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General Physics 203 Lecture Notes to Electromagnetic Waves Bjoern Seipel

Electromagnetic Waves
Waves composed of undulating electrical fields and magnetic fields. The
different kinds of electromagnetic waves, such as light and radio waves,
form the electromagnetic spectrum. All electromagnetic waves have the
same speed in a vacuum, a speed expressed by the letter c (the speed of
light) and equal to about 186,000 miles (or 300,000 kilometers) per
second.
Transmission of energy through a vacuum or using no medium is
accomplished by electromagnetic waves, caused by the oscillation of
electric and magnetic fields. They move at a constant speed of 3x108 m/s.
Often, they are called electromagnetic radiation, light, or photons.
Fundamental Question:
For two charges q and Q the strength of attraction depends on distance
between both charges (Coulombs Law). Now we grap charge Q and
jiggle it around. The jiggling causes the distance and therefore attraction
to vary.
How does charge q know that I am jiggling charge Q?
We create a disturbance which launches an electromagnetic wave into
the universe. The wave tells the Universe we generated an electric
disturbance which propagates away from the point of the disturbance
Electromagnetic radiation
(Predicted by Clerk Maxwell (1831-1879) in 1864)
The faster we jiggle the charge the shorter the wavelength

General Physics 203 Lecture Notes to Electromagnetic Waves Bjoern Seipel

Maxwells theory is a mathematical formulation that


relates electric and magnetic phenomena.
His theory, among other things, predicted that
electric and magnetic fields can travel through
space as waves.
The uniting of electricity and magnetism resulted in
the Theory of Electromagnetism.
Maxwell predicted (in 1864!):
A changing electric field produces a magnetic
field.
Accelerating charges will radiate
electromagnetic waves.
Electromagnetic waves travel at the speed of
light c:
c 3 108 m/s
The electric and magnetic fields in the wave are
fluctuating.

General Physics 203 Lecture Notes to Electromagnetic Waves Bjoern Seipel

In 1887, Heinrich Hertz generated and detected


electromagnetic waves in his lab.
The waves radiated from a transmitter circuit and
were detected in a receiver circuit.
Hertz used the fact that electrical circuits have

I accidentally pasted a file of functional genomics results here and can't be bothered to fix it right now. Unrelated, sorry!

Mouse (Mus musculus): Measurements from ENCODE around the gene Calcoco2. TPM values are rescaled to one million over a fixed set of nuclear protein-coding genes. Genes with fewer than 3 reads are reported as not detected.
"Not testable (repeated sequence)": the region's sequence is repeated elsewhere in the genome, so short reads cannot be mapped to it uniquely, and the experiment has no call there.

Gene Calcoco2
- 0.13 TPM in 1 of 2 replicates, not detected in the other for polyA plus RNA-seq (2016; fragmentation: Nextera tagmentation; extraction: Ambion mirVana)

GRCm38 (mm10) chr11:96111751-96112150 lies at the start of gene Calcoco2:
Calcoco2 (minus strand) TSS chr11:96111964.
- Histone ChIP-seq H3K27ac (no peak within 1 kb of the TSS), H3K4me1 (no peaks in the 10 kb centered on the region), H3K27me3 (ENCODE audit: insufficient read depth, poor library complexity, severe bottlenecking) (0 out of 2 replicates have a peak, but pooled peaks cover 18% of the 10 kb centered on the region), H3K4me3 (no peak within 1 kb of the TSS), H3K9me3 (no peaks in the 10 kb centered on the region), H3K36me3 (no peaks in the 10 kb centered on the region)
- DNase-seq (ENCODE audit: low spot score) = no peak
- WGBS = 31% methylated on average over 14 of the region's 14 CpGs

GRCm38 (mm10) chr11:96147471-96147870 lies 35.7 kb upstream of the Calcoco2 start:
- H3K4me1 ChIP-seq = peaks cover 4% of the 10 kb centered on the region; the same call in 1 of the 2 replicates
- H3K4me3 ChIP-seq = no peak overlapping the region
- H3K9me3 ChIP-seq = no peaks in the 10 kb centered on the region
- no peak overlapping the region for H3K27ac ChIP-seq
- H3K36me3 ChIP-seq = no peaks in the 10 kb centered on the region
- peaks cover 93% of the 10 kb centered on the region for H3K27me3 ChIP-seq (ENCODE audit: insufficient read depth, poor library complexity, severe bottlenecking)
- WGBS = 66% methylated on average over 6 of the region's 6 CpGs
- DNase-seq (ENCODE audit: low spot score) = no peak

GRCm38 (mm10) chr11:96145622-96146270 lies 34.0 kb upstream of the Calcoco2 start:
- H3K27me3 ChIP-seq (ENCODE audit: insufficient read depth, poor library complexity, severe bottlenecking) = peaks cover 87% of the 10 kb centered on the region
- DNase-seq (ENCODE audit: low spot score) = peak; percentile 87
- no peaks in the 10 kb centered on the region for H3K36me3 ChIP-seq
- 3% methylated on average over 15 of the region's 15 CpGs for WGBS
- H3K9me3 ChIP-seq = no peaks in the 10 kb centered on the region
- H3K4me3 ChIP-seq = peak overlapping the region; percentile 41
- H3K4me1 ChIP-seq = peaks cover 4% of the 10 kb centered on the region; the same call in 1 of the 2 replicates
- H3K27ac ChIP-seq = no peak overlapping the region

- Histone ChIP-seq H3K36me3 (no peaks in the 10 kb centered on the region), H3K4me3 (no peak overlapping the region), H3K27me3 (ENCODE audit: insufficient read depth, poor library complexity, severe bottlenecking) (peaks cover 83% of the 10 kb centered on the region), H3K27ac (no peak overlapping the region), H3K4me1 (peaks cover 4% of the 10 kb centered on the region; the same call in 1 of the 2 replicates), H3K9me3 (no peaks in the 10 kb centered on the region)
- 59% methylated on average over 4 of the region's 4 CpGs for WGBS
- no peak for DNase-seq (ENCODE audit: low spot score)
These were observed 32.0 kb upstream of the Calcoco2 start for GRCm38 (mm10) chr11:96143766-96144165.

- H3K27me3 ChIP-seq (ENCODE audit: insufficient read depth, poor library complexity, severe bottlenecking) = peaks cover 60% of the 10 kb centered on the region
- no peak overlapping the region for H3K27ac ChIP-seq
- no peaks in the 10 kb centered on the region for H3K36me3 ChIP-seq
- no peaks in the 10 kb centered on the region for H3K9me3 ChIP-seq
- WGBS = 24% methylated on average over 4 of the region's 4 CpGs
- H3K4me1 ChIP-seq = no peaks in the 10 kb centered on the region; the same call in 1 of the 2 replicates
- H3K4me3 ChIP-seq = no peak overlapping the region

resonant frequencies just like mechanical systems
do.
Conceptual Schematic of
Hertz's Experiment

General Physics 203 Lecture Notes to Electromagnetic Waves Bjoern Seipel

A traveling electromagnetic wave produced by


an ac generator attached to an antenna

At t = 0 the electric
field at point P is
downward.

A short time later the


electric field at P is still
downward, but now with a
reduced magnitude. Note
that the field created at t =
0 has moved to point Q.
The decreasing electric
field at point P creates a
magnetic field at point Q
pointing into the
viewgraph

After one quarter of a cycle,


at t = 1/4 T, the electric field
at P vanishes.

General Physics 203 Lecture Notes to Electromagnetic Waves Bjoern Seipel

The charge on the


antenna has reversed
polarity now, and the
electric field at P points
upward.

When the oscillator has


completed half a cycle, t =
1/2 T, the field at point P is
upward and of maximum
magnitude.

At t = 3/4 T the field at P


vanishes again. The fields
produced at earlier times
continue to move away
from the antenna.

General Physics 203 Lecture Notes to Electromagnetic Waves Bjoern Seipel

When the electric field produced


by the antenna points downward,
the magnetic field points into the
page. The electric and magnetic
fields in an electromagnetic wave
are always at right angles to each
other.

Right Hand Rule:


An electromagnetic wave
propagating in the
positive x direction: E and
B are perpendicular to
each other and in phase.
The direction of
propagation is given by
the thumb of the right
hand, after pointing the
fingers in the direction of
E and curling them
toward B (palm towards
B).
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General Physics 203 Lecture Notes to Electromagnetic Waves Bjoern Seipel

Properties of EM Waves
The radiated EM waves have certain
properties:
EM waves all travel at the speed of light c.
c2 = 1/(00)

The E and B fields are perpendicular to


each other.
The E and B fields are in phase (both reach
a maximum and minimum at the same
time).
The E and B fields are perpendicular to the
direction of travel (transverse waves).

General Physics 203 Lecture Notes to Electromagnetic Waves Bjoern Seipel

Receiving radio waves


Basic elements of a tuning circuit
used to receive radio waves.
First, an incoming wave sets up
an alternating current in the
antenna. Next, the resonance
frequency of the LC circuit is
adjusted to match the frequency
of the radio wave, resulting in a
relatively large current in the